About Annie Elizabeth Adams (Macnutt)
- RMS Lusitania survivor
From Annie’s own account of the voyage, as published in The Tragedy of the Lusitania, written by Captain Frederick D. Ellis and published not long after the sinking.
My husband and I were married in Washington on April 5,” she said. “We were coming to London to make it our home. He did not wish to sail on the Lusitania because of the threats of the German Embassy, but some of my relatives are Cunard officials and I have always been a confirmed Cunarder, so I insisted on the Lusitania. On the night before we were torpedoed, something prompted my husband to try on the lifebelts. We got them down from the top of the wardrobe, and after putting them on, left them under the berths.
When the shock came we were both in the writing room on the top deck. I knew the ship was doomed, but my husband was just as sure she could not sink. However, we went down to the stateroom, got our life-belts and ran back to the top deck, preservers in hand. The ship was listing so that it was very difficult to walk. On two occasions while ascending the stairs my husband was struck and knocked down. On deck he wanted to stand and listen, but I kept in the lead and helped him climb the sloping deck and reach the rail on the higher side.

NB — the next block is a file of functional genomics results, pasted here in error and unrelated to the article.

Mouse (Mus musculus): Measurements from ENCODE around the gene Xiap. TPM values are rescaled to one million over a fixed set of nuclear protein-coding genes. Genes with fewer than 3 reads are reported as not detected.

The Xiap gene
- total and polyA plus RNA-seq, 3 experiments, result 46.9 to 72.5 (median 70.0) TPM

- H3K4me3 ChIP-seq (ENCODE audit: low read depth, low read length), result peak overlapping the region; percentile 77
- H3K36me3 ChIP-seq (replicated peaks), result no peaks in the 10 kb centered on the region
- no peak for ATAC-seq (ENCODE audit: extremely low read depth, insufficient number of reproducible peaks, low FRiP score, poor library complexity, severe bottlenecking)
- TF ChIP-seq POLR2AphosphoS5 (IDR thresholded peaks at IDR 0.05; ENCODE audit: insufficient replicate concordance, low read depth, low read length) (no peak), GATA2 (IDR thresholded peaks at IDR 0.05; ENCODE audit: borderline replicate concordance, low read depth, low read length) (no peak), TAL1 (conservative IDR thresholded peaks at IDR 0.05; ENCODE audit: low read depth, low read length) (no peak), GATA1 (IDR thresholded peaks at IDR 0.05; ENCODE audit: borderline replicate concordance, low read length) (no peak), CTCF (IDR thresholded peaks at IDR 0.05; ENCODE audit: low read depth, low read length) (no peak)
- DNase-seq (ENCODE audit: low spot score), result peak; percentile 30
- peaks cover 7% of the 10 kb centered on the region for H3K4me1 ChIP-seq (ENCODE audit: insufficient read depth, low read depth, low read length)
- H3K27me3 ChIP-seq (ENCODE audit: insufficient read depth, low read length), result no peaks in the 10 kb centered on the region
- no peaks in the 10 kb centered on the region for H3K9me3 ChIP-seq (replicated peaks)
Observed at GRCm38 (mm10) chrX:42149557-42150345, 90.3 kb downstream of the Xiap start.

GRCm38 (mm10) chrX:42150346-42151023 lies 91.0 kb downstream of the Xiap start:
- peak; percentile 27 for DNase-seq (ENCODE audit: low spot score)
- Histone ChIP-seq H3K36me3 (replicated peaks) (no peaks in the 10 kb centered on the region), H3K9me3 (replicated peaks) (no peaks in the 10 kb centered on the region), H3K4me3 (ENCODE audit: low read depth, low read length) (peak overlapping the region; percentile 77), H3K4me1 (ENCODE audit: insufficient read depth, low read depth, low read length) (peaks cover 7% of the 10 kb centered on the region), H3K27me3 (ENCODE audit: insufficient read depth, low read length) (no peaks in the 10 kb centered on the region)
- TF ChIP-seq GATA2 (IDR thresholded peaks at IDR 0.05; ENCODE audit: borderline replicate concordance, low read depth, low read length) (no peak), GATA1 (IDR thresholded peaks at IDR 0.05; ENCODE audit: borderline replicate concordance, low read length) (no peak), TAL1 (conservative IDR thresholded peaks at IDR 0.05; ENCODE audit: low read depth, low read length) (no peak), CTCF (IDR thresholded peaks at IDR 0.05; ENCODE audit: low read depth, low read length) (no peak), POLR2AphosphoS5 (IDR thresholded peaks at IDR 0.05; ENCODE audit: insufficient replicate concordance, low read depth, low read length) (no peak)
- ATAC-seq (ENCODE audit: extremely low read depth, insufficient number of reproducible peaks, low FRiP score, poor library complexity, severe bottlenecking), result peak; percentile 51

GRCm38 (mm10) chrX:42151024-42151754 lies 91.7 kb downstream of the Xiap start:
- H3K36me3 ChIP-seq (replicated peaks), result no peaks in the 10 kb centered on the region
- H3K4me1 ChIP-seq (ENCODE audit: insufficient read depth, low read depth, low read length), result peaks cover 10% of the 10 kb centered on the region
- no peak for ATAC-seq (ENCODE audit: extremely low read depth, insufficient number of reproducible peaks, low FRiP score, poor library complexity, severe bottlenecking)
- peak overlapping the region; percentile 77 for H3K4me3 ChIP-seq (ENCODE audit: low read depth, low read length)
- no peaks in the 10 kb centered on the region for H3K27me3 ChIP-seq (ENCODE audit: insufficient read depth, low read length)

Here we saw a boat ready to be lowered. Some one shouted, ‘Women first,’ but I refused to get in, insisting on staying with my husband. He seemed dazed and almost unconscious. I put a life preserver on him and then put on my own. In the meantime the captain had ordered the boats not to be lowered. A bosun, standing beside me on the deck, said, ‘We’re resting on the bottom. We cannot sink.’ This statement calmed most of those about us.
My husband sat down on a collapsible boat. He seemed unable to stand. There we remained for several minutes, holding on to the rail in order to keep from sliding down the inclined deck. Suddenly I saw a great wave come over the bow and instantly my husband and all of us were engulfed.”